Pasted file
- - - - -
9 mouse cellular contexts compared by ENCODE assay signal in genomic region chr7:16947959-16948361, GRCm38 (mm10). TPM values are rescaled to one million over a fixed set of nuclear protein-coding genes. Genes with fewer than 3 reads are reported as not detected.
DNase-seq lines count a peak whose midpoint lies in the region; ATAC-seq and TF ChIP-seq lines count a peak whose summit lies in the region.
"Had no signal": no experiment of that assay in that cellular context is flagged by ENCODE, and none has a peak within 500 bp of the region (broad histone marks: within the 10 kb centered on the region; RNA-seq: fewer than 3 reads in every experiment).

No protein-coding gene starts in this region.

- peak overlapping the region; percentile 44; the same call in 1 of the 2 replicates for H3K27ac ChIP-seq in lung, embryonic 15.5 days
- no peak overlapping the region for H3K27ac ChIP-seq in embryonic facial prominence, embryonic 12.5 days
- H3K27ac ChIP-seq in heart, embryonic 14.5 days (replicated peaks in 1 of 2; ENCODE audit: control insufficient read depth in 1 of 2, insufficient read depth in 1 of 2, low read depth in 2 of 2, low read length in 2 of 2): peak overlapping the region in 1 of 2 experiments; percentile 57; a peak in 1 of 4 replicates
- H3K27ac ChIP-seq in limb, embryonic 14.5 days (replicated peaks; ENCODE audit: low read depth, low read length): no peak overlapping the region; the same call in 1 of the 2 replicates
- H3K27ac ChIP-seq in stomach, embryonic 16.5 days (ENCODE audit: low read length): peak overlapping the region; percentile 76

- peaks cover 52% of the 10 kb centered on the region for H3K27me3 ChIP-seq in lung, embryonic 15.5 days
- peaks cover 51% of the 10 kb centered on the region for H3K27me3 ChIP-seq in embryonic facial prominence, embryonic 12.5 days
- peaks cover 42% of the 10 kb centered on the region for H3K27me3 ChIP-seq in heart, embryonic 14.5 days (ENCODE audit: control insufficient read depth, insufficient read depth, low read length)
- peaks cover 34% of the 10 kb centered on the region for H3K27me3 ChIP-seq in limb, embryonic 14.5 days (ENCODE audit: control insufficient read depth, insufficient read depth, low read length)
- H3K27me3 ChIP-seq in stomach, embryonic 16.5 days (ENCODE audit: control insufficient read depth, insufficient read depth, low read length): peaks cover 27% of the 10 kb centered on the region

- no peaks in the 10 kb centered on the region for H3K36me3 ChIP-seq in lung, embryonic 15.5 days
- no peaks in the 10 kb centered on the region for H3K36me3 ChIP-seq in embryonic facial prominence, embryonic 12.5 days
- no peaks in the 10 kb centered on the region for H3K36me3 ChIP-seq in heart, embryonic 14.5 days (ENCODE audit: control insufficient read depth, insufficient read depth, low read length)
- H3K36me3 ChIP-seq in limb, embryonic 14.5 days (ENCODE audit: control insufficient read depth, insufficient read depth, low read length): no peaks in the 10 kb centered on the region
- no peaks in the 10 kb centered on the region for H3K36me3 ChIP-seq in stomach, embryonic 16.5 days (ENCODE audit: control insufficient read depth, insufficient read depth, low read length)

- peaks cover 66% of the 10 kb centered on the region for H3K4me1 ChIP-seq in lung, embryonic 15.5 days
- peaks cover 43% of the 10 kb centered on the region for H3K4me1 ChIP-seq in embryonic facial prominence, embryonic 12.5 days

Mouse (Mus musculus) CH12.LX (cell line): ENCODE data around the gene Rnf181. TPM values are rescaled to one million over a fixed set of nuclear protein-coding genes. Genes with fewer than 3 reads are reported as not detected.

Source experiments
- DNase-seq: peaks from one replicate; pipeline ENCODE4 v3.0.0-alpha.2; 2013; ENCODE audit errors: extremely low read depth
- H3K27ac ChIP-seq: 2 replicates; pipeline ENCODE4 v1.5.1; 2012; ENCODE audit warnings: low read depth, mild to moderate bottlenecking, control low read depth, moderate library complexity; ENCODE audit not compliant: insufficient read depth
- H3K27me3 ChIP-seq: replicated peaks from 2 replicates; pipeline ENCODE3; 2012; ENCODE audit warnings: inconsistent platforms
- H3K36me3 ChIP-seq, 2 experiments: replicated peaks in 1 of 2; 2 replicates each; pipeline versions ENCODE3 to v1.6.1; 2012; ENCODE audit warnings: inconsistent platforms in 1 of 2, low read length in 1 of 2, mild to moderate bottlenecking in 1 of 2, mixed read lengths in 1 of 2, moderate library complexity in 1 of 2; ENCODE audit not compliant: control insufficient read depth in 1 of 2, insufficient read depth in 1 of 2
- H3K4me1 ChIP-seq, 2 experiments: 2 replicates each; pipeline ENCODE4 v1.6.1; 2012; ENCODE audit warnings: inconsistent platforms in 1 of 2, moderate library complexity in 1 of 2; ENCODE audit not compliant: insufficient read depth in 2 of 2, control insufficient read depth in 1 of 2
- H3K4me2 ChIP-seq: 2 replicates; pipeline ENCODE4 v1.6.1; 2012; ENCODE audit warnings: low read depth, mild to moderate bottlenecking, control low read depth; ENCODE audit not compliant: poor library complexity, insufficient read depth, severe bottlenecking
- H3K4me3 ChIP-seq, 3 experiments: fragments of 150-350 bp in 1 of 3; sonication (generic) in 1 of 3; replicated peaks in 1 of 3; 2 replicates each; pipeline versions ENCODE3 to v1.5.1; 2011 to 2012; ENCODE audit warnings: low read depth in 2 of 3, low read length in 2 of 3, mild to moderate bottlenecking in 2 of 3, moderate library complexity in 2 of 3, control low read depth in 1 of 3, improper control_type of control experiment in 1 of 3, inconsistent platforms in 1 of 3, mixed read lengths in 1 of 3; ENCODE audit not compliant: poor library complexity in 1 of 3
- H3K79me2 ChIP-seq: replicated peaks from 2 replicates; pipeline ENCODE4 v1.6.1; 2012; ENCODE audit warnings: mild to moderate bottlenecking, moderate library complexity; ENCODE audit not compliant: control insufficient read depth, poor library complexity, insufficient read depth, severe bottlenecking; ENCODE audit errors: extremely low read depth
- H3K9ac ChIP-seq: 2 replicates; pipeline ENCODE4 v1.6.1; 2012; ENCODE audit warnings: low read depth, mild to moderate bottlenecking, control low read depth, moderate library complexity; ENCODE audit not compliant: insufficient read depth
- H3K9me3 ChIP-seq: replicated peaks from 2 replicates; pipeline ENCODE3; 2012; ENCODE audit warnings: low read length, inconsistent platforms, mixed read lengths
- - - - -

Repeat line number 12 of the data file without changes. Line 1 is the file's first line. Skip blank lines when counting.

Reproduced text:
- peaks cover 42% of the 10 kb centered on the region for H3K27me3 ChIP-seq in heart, embryonic 14.5 days (ENCODE audit: control insufficient read depth, insufficient read depth, low read length)